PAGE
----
Frozen bait for blue catfish

Discussion in 'Catfishing Library' started by EricM, Aug 1, 2007.

  1. EricM

    EricM Active Member

    Messages:
    361
    State:
    Cleveland TN
    This is just from personal experience, but I have a lot of it, and would like to pass this on. Many members ask the question about fresh vs. frozen baitfish, and are concerned that they are missing out if they use frozen bait.

    I have caught 688 blue catfish on rod and reel in the past 7 months, up to 84 lbs, the vast majority of them on frozen baitfish. I even have a freezer in the garage dedicated to frozen bait. I freeze skipjack herring, threadfin and gizzard shad, redhorse suckers, and of course bluegills. I freeze these fish whole, with the exception that I will trim the tails off of the larger fish so that they will fit in the freezer bag. I personally like to use a vacuum sealer to bag the fish because the bags are stronger and fins won't puncture them, but this is not a requirement - a good zip-lock type of freezer bag will work fine. I try to bag enough fish per bag to last 1/2 to 1 day of fishing.

    I keep the bait frozen in a cooler and saw off only what I need each time I re-bait. A serrated knife or a game shears works best for this. I usually use "steaks" cut across the fish, about 1" to 1-1/2" wide. I bait the hook and use these "popsicles" immediately, letting them thaw in the water where they release the blood and oils. The blue cats don't seem to be bothered by the cold bait and will often hit it immediately. The unused part goes back into the cooler so that it doesn't thaw and dry out.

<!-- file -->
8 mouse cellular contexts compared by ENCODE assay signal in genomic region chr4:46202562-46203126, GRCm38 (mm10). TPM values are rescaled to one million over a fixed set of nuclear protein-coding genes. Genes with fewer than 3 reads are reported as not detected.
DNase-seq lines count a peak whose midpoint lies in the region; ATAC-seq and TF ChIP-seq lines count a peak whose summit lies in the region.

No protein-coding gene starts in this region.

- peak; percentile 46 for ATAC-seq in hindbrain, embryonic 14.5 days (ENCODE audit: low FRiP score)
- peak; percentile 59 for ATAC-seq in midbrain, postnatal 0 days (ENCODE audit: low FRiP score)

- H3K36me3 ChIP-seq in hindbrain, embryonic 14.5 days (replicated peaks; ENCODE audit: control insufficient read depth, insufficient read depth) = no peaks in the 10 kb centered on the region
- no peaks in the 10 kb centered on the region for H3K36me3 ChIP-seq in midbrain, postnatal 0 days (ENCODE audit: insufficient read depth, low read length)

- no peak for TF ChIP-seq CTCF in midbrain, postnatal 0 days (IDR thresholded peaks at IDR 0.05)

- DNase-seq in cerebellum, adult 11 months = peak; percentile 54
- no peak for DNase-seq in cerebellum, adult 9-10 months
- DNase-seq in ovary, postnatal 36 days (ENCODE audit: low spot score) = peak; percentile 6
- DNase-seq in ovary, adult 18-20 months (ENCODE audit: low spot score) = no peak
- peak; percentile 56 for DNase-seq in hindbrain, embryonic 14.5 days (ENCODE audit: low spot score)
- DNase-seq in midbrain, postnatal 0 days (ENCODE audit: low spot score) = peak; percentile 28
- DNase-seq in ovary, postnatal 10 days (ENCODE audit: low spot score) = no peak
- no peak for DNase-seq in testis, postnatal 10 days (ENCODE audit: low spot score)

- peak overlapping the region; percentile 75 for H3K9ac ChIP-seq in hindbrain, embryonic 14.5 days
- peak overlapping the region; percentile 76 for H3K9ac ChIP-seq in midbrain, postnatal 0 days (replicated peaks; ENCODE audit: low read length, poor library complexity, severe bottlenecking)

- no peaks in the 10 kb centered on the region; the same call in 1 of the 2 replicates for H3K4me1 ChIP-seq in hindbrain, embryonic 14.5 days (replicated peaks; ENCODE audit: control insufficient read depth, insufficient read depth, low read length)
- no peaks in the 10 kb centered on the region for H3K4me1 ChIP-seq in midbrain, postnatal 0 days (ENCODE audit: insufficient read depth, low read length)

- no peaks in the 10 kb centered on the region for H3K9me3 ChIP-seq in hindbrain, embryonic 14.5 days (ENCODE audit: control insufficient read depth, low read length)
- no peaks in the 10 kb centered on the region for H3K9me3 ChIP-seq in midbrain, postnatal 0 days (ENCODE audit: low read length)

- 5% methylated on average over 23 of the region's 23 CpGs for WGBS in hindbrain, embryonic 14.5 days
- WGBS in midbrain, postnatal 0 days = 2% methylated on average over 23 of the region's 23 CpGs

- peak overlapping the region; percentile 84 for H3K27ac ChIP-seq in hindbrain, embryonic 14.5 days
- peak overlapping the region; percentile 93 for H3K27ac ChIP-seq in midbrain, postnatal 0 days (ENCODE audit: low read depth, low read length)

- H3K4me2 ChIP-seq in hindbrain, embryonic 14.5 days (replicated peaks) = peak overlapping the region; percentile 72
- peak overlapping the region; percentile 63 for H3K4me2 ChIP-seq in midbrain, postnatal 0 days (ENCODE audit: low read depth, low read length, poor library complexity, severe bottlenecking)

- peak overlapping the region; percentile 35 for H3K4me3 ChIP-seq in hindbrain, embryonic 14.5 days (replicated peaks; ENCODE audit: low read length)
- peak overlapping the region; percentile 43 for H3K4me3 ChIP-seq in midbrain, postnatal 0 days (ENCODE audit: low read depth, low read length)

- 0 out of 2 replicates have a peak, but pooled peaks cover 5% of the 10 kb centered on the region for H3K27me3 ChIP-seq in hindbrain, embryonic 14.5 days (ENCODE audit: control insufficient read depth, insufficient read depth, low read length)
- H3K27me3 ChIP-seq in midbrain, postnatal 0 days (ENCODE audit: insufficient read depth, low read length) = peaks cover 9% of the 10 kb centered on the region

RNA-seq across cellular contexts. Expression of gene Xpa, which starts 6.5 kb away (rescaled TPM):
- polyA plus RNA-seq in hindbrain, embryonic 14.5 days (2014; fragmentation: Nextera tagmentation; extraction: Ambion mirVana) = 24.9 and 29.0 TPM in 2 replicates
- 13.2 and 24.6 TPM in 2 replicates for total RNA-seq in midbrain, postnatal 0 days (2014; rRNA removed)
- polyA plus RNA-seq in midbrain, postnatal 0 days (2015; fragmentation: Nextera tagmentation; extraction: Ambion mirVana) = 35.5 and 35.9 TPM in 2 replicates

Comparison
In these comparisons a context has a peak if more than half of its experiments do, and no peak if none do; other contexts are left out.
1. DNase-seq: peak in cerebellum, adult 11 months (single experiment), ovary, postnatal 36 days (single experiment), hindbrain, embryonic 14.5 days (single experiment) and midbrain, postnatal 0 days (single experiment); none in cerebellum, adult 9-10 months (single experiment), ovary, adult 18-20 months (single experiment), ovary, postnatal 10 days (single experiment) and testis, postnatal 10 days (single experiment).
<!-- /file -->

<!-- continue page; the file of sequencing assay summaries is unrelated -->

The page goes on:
Use fresh bait? Absolutely! Is it better than frozen bait? Probably, but the difference that I have found is so small that I have no reason to spend a great deal of time trying to get fresh bait each time I want to fish. I make specific trips to catch bait whenever I feel like it, and normally just take the frozen bait when I go for the blue cats.

    I hope that this eases your mind about using frozen bait for blue catfish. I cannot say how this works for other species of cats because I have limited experience with them, but it sure works on those big blues!

    Good Fishing!
     
  2. Wiscars

    Wiscars New Member

    Messages:
    93
    State:
    Arkansas
    I agree and would only add this: I put the fresh caught skips in a kill bag on ice to keep their slime and keep the water/ice off them. Then when I get home they are put in ziplock gallon bags, 2 -5 per bag depending on size, usually 4/bag and refrigerated for 3-5 days. They are then used or frozen with date and days cured on bag. I use a second blue freezer bag so they are double bagged. This process helps oils and blood come to the surface layer of the bait. Turns ordinary skips into "Blue candy" that outfishes plain frozen skippies big time! I am in the continual process of grading Fresh,Fresh frozen, 3 day, 5 day cured. Others who fish with me are grabbing for the cured skips after an hour or so of " do you think it really matters? " :roll_eyes:Maybe this is not true science, but watching others grab that cured bait then gripe when all that's left is fresh frozen, makes me feel pretty good.:cool2: